How Do Mortgage Companies Verify Bank Statements?

How do mortgage companies verify bank statements

Mortgage companies verify bank statements to assess loan risk and repayment possibilities. You’ll be asked to provide at least two months of bank statements on any accounts you want to be considered for the loan. This is a normal part of the bank statement verification process, although you may feel like you’re being put under a microscope. 

Understanding what lenders look for and what is considered a red flag can help you prepare adequate documentation for an account check before a mortgage. You’ll also find tips on savings requirements to get a mortgage and take the next step to the home of your dreams.    

What is the bank statement verification process?

During the bank statement verification process, a lender analyzes the financial documents that summarize your banking activity. You can request your bank to send these electronically or through the mail. The lender will verify bank statements, including deposit history, regular withdrawals, and your current account balance. 

Do lenders check bank statements before closing?

Yes. Lenders verify bank statements in several ways and will sometimes contact the bank to verify validity. Some will only verify your paper documents, while others accept electronic documentation. A few import income and asset information digitally, eliminating your role as the middleman. 

As a part of the process, lenders usually look at income, assets, savings, and a borrower’s creditworthiness. You may also be asked to provide proof of deposit.  

Why would you need a bank statement verified?

Mortgages are enormous financial commitments that involve taking on significant debt.  You risk losing your home if you default. Lenders stand to lose money if you can’t make your monthly payments. Do lenders check bank statements before closing? Yes! Verifying your bank statements is one way they ensure you can repay what you borrow. 

Types of financial information that need verification

The bank statement verification process varies between lenders. Most require a few basic types of information, such as:

  • Your account number and type
    • Checking
    • Savings 
    • CD 
  • Account opening date and status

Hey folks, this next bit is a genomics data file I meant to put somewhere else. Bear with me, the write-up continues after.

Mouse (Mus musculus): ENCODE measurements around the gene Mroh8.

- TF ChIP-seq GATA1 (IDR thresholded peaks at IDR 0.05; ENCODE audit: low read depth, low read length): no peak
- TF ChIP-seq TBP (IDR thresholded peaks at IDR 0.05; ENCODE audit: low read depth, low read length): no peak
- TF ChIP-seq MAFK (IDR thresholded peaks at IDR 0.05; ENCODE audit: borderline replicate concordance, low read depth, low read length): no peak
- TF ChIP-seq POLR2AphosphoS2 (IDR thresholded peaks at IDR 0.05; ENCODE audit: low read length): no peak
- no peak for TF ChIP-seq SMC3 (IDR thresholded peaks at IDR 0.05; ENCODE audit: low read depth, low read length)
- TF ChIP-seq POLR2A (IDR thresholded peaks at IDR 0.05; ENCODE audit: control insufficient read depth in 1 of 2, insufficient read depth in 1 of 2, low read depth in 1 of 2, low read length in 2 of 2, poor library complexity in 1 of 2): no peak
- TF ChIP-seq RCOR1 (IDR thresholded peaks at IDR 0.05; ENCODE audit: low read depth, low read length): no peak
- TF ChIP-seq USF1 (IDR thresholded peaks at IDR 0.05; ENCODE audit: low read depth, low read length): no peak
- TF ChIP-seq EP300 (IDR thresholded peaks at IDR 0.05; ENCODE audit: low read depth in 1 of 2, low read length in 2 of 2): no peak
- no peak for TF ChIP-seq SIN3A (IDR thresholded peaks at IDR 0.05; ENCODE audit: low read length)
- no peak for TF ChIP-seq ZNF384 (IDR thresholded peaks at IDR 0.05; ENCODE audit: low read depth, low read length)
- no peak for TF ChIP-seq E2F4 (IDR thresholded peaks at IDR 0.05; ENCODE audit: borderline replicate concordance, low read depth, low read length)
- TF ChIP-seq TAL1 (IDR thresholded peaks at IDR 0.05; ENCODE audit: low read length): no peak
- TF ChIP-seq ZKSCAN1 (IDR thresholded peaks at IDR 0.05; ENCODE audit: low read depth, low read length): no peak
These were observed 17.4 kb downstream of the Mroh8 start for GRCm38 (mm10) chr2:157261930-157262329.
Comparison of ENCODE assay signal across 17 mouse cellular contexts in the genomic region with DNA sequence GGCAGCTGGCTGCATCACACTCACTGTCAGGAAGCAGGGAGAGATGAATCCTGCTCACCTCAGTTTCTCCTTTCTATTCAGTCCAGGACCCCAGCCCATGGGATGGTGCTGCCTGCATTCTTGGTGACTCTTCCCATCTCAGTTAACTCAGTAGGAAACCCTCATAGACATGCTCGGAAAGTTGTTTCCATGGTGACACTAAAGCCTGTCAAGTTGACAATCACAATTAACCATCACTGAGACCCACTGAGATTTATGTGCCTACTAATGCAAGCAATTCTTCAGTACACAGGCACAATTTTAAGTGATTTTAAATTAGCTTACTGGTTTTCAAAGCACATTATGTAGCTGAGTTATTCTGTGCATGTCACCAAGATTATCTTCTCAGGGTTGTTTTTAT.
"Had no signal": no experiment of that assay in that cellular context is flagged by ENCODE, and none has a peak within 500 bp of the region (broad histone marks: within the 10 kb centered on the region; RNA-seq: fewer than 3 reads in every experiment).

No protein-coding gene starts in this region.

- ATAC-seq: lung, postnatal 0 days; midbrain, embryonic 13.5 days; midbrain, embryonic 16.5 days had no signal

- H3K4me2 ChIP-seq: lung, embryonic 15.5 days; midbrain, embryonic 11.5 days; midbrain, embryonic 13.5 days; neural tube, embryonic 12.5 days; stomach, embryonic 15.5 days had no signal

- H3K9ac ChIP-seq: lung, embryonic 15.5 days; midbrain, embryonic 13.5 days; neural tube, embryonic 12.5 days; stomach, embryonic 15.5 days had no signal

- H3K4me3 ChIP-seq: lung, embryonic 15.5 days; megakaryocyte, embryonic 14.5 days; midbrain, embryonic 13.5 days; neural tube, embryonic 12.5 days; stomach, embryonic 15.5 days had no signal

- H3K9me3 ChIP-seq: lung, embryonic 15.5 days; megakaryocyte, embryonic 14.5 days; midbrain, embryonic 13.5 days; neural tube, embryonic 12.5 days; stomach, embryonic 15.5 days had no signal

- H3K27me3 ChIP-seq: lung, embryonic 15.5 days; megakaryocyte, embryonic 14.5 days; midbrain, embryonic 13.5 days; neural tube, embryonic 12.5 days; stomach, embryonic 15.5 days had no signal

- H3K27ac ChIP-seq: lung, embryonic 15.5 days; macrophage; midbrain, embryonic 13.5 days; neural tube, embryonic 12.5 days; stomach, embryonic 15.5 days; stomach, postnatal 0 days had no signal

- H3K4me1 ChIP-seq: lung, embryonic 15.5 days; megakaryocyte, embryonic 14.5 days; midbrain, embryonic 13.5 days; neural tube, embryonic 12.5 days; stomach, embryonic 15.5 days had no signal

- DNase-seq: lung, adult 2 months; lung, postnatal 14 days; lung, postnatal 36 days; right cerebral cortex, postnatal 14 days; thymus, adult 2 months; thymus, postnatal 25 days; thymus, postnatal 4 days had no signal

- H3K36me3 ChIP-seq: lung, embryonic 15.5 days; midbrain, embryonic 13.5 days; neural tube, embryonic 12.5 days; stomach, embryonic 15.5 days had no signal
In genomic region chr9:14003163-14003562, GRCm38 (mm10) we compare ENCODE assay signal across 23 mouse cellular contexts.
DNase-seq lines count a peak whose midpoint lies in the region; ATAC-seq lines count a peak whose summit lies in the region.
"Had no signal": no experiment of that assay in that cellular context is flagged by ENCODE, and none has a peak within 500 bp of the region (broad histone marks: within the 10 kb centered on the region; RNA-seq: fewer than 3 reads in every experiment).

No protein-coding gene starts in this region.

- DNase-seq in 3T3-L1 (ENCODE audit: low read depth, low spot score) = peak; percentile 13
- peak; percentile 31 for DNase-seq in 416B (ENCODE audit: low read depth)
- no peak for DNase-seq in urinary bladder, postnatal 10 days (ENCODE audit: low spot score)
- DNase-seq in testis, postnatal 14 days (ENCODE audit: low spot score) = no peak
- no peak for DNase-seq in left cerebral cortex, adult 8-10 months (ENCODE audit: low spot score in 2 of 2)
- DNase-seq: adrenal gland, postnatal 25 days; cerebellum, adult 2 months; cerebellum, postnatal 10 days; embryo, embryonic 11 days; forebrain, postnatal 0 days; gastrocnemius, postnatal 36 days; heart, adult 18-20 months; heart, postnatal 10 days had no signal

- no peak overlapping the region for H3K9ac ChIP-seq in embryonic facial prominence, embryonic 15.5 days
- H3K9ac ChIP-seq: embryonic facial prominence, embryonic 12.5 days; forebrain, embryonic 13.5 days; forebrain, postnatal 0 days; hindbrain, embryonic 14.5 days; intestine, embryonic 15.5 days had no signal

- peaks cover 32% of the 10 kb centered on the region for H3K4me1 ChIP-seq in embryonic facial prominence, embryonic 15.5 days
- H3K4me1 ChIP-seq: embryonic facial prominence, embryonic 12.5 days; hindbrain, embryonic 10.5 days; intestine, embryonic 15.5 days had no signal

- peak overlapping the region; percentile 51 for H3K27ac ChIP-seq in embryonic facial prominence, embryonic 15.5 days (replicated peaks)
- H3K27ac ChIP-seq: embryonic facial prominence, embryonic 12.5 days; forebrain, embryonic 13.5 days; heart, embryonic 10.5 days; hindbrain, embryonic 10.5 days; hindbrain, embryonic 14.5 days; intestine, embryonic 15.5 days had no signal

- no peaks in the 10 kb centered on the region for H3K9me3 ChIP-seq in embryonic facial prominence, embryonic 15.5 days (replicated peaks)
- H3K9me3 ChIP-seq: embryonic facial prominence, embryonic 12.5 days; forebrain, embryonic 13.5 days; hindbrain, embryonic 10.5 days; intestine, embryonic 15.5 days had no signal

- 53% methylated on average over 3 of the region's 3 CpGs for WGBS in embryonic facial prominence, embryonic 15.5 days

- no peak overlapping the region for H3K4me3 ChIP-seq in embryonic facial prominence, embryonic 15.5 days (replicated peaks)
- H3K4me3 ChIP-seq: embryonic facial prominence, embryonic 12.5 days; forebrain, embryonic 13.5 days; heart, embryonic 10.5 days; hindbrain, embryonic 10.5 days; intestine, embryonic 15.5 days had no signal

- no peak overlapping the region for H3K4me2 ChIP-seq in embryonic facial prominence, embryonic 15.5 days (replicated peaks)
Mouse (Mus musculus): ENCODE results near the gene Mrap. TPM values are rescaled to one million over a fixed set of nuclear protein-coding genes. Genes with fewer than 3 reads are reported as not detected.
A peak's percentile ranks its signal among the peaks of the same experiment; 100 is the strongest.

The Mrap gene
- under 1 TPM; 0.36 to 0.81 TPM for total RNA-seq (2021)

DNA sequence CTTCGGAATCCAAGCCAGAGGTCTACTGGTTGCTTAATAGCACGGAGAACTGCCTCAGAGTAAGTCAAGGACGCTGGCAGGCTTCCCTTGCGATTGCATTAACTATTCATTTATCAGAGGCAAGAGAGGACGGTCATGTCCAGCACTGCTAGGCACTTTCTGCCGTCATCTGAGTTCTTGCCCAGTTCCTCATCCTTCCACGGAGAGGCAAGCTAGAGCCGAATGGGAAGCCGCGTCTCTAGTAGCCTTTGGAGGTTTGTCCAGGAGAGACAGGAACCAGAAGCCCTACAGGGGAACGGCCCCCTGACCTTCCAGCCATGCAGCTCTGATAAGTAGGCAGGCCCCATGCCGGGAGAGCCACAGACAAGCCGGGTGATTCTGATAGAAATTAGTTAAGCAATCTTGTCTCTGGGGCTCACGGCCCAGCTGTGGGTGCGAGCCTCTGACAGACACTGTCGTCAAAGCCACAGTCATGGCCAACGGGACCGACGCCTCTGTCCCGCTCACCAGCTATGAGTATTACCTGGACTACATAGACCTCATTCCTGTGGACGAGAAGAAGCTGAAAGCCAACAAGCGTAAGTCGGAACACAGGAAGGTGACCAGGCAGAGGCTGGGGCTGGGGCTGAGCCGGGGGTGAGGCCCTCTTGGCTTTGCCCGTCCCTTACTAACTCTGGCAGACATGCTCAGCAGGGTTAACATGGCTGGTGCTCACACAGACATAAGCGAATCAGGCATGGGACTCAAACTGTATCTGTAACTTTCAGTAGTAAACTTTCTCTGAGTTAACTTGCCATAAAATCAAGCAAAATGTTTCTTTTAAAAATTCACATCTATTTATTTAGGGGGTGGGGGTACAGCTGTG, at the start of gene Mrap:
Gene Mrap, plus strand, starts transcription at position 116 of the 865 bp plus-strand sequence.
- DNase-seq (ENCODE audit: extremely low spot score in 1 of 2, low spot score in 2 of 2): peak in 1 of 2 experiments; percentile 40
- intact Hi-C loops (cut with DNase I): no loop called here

• Information on any authorized signers or joint owners
  • Your current balance and average balance 
  • Account history, including recurrent deposits and overdrafts

Lenders are looking to see consistency in deposits and withdrawals. They don’t want to see any large, sudden deposits without a documented source as that can be a red flag. Knowing this, you can look at your bank statements with the eye of a lender and prepare for an account check before a mortgage. 

Why do mortgage companies need bank statements?

Lenders request bank statements to determine your eligibility for a loan or to satisfy the requirements of government-backed mortgages. Do lenders verify bank statements? Yes. Lenders use bank statements as evidence of specific financial information. 

Namely, lenders look at savings, deposit funds, and cash flow. They will also often verify this information with your bank. Here’s how you can be prepared in each of these areas:

Cash available

Demonstrating you have enough money saved to cover your down payment is one major concern for mortgage lenders. For that reason, you’ll need to demonstrate sufficient savings and lenders will check this as part of the process of verifying bank statements.  Most lenders also require borrowers to have a few months’ worth of payments saved up in case of changes in jobs or other financial emergencies.  

Sourced and seasoned assets

Lenders like to see that your assets are both sourced and seasoned. In other words, they want to know where your money comes from, which is the source. A sudden large deposit from an unknown source can be a red flag. Sources like employment income, investment income, or other regular deposits are best for mortgage lenders. 

When lenders verify bank statements, they also want to know that it’s been there for a while. That’s what “seasoned” money is. Sourcing and seasoning help prevent fraud and money laundering. It also ensures that you’re not using a third-party loan to cover your down payment costs.   

Closing costs

Lastly, your lender wants to ensure that you have enough liquid cash to cover your closing costs in addition to your down payment. Closing costs usually range from 2% to 5% of your loan’s total cost. 

In other words, the more savings you have ready, the better. To increase the chances of loan approval, you’ll want to have the full deposit amount, three months of mortgage payments, plus 5% or more in savings.